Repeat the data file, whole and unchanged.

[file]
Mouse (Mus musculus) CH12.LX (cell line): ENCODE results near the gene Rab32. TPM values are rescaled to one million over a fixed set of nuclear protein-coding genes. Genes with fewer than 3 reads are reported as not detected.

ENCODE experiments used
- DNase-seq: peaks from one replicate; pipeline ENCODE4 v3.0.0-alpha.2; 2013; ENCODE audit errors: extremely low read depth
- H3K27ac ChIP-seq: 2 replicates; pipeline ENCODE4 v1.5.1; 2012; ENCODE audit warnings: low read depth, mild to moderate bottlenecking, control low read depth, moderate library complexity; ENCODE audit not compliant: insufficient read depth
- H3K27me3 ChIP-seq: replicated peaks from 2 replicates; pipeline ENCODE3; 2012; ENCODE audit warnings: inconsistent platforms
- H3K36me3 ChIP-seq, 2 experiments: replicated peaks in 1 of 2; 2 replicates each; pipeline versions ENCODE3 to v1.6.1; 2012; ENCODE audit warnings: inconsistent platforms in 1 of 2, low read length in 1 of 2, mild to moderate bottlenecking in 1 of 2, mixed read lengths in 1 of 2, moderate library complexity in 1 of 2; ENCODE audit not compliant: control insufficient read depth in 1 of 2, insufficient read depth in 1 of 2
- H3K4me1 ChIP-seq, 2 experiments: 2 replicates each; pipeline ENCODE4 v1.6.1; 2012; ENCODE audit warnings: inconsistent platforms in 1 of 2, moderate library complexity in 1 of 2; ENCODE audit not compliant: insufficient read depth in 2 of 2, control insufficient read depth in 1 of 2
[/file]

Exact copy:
Mouse (Mus musculus) CH12.LX (cell line): ENCODE results near the gene Rab32. TPM values are rescaled to one million over a fixed set of nuclear protein-coding genes. Genes with fewer than 3 reads are reported as not detected.

ENCODE experiments used
- DNase-seq: peaks from one replicate; pipeline ENCODE4 v3.0.0-alpha.2; 2013; ENCODE audit errors: extremely low read depth
- H3K27ac ChIP-seq: 2 replicates; pipeline ENCODE4 v1.5.1; 2012; ENCODE audit warnings: low read depth, mild to moderate bottlenecking, control low read depth, moderate library complexity; ENCODE audit not compliant: insufficient read depth
- H3K27me3 ChIP-seq: replicated peaks from 2 replicates; pipeline ENCODE3; 2012; ENCODE audit warnings: inconsistent platforms
- H3K36me3 ChIP-seq, 2 experiments: replicated peaks in 1 of 2; 2 replicates each; pipeline versions ENCODE3 to v1.6.1; 2012; ENCODE audit warnings: inconsistent platforms in 1 of 2, low read length in 1 of 2, mild to moderate bottlenecking in 1 of 2, mixed read lengths in 1 of 2, moderate library complexity in 1 of 2; ENCODE audit not compliant: control insufficient read depth in 1 of 2, insufficient read depth in 1 of 2
- H3K4me1 ChIP-seq, 2 experiments: 2 replicates each; pipeline ENCODE4 v1.6.1; 2012; ENCODE audit warnings: inconsistent platforms in 1 of 2, moderate library complexity in 1 of 2; ENCODE audit not compliant: insufficient read depth in 2 of 2, control insufficient read depth in 1 of 2